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‘Commie Camp’ Documentary Captures Camp Kinderland’s Idealism, and Its Imperfections

Once a utopian getaway for children of socialists and left-wing organizers, the camp remains an essential haven for ‘weird Jews’

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Kinderland, 1951. (Courtesy Katie Halper)
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Not that camp was an unblemished utopia. The persistent idealism could be insufferable to a jaded teenager. (Halper cherry-picks campers who seem extra-enthusiastic about Kinderland’s social-justice message, but not every kid was thrilled about sitting through a civil-rights workshop on a sunny day.) And it merely tempered, rather than eradicated, the patterns and roles of the outside world. Mean kids weren’t tolerated at activities, but bullying still went on after bedtime. There were still cliques and sexual competitiveness and body issues. The official rule was that you had to share any candy or care packages your parents sent you (called kassa). This, of course, led to elaborate smuggling systems and late-night kassa-trunk raids.

Camp also came with its hypocrisies and contradictions. Us girls were tacitly excluded from playing basketball during “schmooze” (our after-dinner free time) and instead would idly watch the games on the steps of the sports shack, chatting about the players we had crushes on. Although not everyone was Jewish or white, and camp provided some financial aid, it was still pretty homogenous and seemed to get whiter with each price hike. I wrote my college essay about how camp’s bubble could feel suffocating and insular, leaving me thirsting for a place where not everyone agreed. In fact, I left the womb of Kinderland one summer to work at a camp for underprivileged kids; it taught me more about racism and poverty than Kinderland ever did, even as I craved Camp K’s hyper-nurturing environment. I remember having a mini-meltdown over “the bubble” during the 1999 Peace Olympics, sparking a laborious, tear-filled, 45-minute discussion with a male counselor and a tomboy in my bunk.

Yet, it was still the kind of place that encouraged having that 45-minute conversation—under a tree, or sunbathing on a raft in the middle of the lake. “I always hated the Olympics,” admits Sam Pitt-Stoller, one of the group leaders interviewed in the film (and a good friend of mine), who charges camp with being “very idealistic” and “not looking at all sides.” Yet he’s “always felt comfortable expressing those disagreements.” An essential caveat.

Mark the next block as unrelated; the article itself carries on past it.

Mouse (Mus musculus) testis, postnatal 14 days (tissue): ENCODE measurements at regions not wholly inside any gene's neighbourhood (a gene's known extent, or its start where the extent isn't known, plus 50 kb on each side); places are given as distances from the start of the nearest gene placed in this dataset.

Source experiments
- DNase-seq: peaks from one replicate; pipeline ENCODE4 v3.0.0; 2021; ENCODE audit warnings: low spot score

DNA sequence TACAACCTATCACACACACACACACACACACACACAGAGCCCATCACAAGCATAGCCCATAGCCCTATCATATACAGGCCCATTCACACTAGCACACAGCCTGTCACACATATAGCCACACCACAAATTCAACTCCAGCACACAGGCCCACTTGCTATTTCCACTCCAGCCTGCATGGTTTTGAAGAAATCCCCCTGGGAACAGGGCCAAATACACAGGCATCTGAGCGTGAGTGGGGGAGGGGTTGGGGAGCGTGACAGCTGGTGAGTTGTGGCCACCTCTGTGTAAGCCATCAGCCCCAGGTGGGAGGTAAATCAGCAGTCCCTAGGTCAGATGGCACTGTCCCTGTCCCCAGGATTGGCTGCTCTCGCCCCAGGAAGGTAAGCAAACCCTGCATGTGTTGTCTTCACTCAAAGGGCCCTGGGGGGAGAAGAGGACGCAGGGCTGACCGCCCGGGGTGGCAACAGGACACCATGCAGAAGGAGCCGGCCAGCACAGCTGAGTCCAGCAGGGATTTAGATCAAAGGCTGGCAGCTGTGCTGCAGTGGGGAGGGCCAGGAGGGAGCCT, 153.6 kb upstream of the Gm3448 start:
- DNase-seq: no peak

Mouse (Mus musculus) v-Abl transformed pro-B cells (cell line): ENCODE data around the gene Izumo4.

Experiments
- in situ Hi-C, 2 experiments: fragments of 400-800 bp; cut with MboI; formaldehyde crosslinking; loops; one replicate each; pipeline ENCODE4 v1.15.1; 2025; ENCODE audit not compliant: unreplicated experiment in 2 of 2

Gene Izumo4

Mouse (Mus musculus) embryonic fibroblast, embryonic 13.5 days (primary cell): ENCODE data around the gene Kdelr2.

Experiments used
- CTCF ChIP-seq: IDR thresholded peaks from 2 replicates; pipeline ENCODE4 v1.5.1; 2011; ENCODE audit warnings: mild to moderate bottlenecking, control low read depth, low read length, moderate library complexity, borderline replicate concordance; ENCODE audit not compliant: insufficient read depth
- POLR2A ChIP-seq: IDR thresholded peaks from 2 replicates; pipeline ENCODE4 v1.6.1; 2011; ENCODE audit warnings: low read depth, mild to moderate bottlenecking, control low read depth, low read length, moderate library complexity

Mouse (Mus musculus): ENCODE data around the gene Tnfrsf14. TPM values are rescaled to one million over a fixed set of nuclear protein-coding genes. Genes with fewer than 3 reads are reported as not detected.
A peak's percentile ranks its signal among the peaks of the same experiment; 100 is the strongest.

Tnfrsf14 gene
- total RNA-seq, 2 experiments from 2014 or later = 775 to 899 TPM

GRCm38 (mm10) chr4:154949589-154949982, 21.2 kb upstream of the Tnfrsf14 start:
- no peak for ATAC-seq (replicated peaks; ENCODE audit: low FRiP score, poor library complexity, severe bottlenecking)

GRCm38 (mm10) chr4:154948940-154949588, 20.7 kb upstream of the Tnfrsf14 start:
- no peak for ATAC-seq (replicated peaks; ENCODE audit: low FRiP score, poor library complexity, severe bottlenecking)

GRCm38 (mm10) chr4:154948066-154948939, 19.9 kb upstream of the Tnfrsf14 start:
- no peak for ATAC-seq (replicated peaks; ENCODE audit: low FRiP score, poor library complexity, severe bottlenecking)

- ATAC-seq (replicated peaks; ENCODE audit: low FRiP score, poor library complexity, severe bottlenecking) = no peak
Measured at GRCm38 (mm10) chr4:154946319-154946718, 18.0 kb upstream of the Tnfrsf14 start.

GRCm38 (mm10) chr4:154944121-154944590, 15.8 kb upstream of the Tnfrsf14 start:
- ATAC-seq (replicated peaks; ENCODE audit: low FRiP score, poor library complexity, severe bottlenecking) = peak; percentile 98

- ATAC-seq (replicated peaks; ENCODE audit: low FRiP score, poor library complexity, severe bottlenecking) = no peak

Nona with her friends Marianna and Ileana, in 1999
The author (center) with her friends Marianna and Ileana, who is now Kinderland’s development director, in 1999. (Courtesy of the author)

Commie Camp was filmed pre-recession, and it skirts around the severe financial issues Kinderland now faces. The camp has been having trouble recruiting enough kids to enroll each summer. It’s had to fundraise with increasing aggressiveness, launching an Indiegogo campaign early this year. Part of the problem is the sagging economy and rising expenses; the camp’s septic system and fire codes needed to be upgraded recently. One of the teachers from a major feeder elementary school in New York City just retired from the classroom. Perhaps it’s simply an ebb in the camp’s history; Kinderland shrank to a fraction of its size during the McCarthy era and eventually rebounded. But there’s part of me that worries it’s all slipping away as the last of the country’s native Yiddish speakers die off.

Artifacts like this documentary help quell my fears. There’s a line in “Zog Nit Keynmol” that loosely translates to: “We will carry it like a password from generation to generation.” Kinderland alums become activists and performers and writers and teachers, all with a shared sensibility, a shared language. It’s not Yiddish, but it’s just as evocative. And a lot easier to learn.


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‘Commie Camp’ Documentary Captures Camp Kinderland’s Idealism, and Its Imperfections

Once a utopian getaway for children of socialists and left-wing organizers, the camp remains an essential haven for ‘weird Jews’

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